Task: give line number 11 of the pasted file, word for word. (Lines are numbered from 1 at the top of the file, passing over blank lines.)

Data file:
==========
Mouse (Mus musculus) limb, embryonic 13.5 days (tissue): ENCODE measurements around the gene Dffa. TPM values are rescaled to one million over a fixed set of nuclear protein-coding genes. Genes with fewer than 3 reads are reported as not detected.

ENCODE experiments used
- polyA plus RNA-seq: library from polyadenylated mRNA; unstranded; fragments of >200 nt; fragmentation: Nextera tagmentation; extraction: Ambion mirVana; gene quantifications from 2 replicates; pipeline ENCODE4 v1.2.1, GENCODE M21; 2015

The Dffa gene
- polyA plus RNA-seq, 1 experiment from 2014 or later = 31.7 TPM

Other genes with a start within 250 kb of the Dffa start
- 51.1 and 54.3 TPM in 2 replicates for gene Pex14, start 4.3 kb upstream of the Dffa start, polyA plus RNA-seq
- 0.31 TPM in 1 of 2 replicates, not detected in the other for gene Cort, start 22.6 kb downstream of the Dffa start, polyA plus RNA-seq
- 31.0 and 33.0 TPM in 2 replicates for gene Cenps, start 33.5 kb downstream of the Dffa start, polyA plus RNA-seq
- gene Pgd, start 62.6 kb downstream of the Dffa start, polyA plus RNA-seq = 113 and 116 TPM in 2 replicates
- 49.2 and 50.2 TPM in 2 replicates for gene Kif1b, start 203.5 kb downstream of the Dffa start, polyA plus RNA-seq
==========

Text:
- 49.2 and 50.2 TPM in 2 replicates for gene Kif1b, start 203.5 kb downstream of the Dffa start, polyA plus RNA-seq